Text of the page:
February 17, 2014 Updated: February 17, 2014 at 7:50 am
DENVER - When Andrea Konig was asked to look after her 3-year-old grandson, she faced a hard truth that she couldn't quit her job but also couldn't afford child care.
"It would have been impossible," said Konig, whose older grandson accidentally drowned in a hot tub in Breckenridge while in the care of foster parents.
Konig, of Colorado Springs, applied for and was granted financial assistance through the Colorado Child Care Assistance Program, enabling her to take care of the younger of the two boys after the tragedy.
"It's stable for him, with the help, with CCAP, it's made it possible for me to do that," she said.
"I wish there were more opportunities for people to have lower-cost child care because most of us have to work for a living."
But for every family who gets assistance through a state-funded and county-run child care system, there are hundreds that fall through gaps of coverage.
Closing them and helping low-income families work their way out of poverty with child care assistance is a top priority for several lawmakers at the state Capitol this year.
Some of the gaps are frustrating and nonsensical.
Rep. Tony Exum, D-Colorado Springs, hopes to change Colorado's tax credit for child care so that the state's most needy families can take advantage of the assistance.
As it stands now, state law allows families who make less than about $60,000 to take a percentage of the federal child care tax deduction as a Colorado tax credit. The less you make, the larger a percentage you can claim.
However, only middle-income families can use the tax credit, because they are the only ones with enough tax liability to use the federal deduction.
"It's almost like you're double penalized," Exum said. "The poorest of the poor can't use this tax credit. I think it's a matter of fairness."
According to the state's tax expenditure report, in 2009 people claimed about $3.4 million in the credit, despite it being barred from the poor.
Exum's bill would allow taxpayers with a federal gross income of $25,000 or less to receive a tax credit of up to 25 percent of their child care costs capped at $500 for one child or $1,000 for two.
But Exum said legislators might cut that in half before the bill is heard in committee because of a large fiscal note that estimated it could cost the state $9 million in 2014.
Claire Levy, a former lawmaker who is head of the Colorado Center on Law and Policy, said she hopes lawmakers look beyond the cost for a number of child care related bills proposed this session.
"We're looking at barriers women face for getting access to skills training and full-time work," Levy said. "What comes up in the list of barriers is access to affordable quality child care."
Colorado is among the least affordable states when it comes to child care, although it depends on who you ask to determine just how unaffordable it is.
Levy says the median income of single moms in Colorado is $26,000 a year and the cost of child care for an infant or toddler a year is about $12,000.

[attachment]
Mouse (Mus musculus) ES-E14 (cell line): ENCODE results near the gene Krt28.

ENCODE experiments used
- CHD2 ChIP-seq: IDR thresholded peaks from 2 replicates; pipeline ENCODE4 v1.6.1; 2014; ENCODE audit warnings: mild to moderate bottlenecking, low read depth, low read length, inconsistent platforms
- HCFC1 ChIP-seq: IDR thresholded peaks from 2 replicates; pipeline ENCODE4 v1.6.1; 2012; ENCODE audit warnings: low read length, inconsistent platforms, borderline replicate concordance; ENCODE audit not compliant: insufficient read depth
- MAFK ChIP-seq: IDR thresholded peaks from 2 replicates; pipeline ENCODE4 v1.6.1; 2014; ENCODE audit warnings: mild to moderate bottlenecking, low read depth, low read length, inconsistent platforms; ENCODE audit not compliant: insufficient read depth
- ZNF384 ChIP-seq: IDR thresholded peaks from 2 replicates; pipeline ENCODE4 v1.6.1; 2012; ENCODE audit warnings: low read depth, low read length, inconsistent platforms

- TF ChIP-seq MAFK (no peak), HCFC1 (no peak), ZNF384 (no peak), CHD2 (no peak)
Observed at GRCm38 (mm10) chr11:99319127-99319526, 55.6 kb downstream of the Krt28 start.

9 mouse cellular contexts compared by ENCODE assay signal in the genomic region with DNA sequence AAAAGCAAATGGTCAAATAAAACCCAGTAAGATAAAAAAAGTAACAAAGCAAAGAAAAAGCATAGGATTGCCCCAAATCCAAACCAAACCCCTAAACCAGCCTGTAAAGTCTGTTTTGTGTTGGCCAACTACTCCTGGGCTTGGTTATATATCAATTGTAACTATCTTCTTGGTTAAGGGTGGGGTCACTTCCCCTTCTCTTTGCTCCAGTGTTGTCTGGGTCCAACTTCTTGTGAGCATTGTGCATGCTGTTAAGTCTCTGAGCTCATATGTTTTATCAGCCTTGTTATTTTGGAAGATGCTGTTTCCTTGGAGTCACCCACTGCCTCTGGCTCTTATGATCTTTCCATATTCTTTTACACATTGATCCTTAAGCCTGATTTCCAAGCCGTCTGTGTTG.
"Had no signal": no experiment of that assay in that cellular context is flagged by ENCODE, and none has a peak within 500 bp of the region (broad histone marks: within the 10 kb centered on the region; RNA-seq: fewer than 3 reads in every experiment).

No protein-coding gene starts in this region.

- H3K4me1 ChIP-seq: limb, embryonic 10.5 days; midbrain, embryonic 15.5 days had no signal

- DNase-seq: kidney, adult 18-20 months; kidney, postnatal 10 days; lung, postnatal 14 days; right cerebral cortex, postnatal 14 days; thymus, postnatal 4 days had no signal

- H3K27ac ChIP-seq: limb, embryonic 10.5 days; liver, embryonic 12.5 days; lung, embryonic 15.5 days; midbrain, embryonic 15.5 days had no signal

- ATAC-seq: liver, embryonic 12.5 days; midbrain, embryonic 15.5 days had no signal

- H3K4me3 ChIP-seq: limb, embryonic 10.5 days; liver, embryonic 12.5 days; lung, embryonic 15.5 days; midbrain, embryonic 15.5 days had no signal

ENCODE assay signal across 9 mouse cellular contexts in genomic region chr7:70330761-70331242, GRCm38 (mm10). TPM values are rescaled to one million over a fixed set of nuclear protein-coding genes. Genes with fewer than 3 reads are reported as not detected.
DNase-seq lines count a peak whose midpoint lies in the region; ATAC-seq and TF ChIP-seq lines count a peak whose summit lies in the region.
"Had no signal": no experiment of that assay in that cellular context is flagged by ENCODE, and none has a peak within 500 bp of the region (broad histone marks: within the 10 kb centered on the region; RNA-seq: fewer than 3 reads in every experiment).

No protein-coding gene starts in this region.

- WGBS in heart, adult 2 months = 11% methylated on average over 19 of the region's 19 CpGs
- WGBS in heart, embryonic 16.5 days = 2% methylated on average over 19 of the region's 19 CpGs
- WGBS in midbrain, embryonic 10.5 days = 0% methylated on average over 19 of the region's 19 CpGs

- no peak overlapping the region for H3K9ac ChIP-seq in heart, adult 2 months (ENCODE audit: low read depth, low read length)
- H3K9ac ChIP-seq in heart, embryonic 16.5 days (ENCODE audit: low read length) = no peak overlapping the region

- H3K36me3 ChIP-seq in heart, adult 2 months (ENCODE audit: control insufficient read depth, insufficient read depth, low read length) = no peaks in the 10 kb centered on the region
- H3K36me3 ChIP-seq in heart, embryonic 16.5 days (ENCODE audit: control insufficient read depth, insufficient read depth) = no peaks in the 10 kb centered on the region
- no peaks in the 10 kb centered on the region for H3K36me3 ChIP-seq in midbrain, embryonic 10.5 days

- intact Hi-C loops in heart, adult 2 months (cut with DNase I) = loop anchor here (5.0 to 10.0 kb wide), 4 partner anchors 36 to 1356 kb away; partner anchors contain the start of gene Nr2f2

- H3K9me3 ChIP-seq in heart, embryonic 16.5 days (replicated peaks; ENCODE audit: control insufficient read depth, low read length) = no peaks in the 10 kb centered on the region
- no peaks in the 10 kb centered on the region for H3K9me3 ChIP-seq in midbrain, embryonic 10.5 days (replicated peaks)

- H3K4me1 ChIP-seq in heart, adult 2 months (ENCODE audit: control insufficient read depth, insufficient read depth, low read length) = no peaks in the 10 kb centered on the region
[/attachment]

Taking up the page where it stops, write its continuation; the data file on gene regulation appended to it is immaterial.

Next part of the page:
"It's gobbling up half of her income," Levy said.
The Colorado Child Care Assistance Program was designed to help offset that effect - the moment where it makes more sense for someone not to work and instead to collect public assistance in lieu of paying for child care.
It depends on what county you live in, but the assistance program serves people who make 130 percent or less of the federal poverty line. But in practice, counties often increase that threshold because they don't have enough funding to serve all those who would qualify at the 130 percent rate.
Bill Jaeger, with the Colorado Children's Campaign, said there are 210,000 children under the age of 12 who live in households with incomes less than 125 percent of the poverty line.
Yet CCAP only has slots for up to 11,000 kids a month, Jaeger said. Turnover is so high among those slots that about 30,000 kids a month rotate through.
The Division of Child Care that overseas the program in the Colorado Department of Human Services declined to be interviewed for this article and didn't provide budget documents requested by The Gazette.
Levy and Jaeger are supportive of legislation that would help the assistance program, although those bills are being worked out.
Some of the legislation, likely Senate Bill 3, would address the "cliff effect" - the moment where a raise bumps a family out of qualification for assistance, but doesn't offset the cost of child care.
"We want to step down assistance as income goes up so that it really isn't an either, or decision for a low-income mother," Levy said.
House Bill 1022 aims to reduce the extremely high turnover rate of children in the program by extending authorization for the assistance to a full year.
And finally a third bill is in the works that would address several other issues, including access to quality care.
Konig said while applying for and receiving assistance was easy, finding a quality center that would accept her state assistance was difficult.
"Other locations I had checked into with CCAP, there were a few that I would never put my grandchild or my dog into for that sake," Konig said.
"I feel terrible for those kids. The kids are the ones that ultimately pay the price. I really wish there were more high quality schools that would allow CCAP."
Levy and Jaeger said many high-quality child care centers don't accept CCAP because it reimburses them at a rate lower than the cost of providing quality care. Centers must either decide to take a loss, not accept CCAP or pass the expense onto other full-price parents.
Konig said it was a blessing she found Princeton Academy in Colorado Springs, where there is a safe, loving environment for him that accepted her state assistance.
Contact Megan Schrader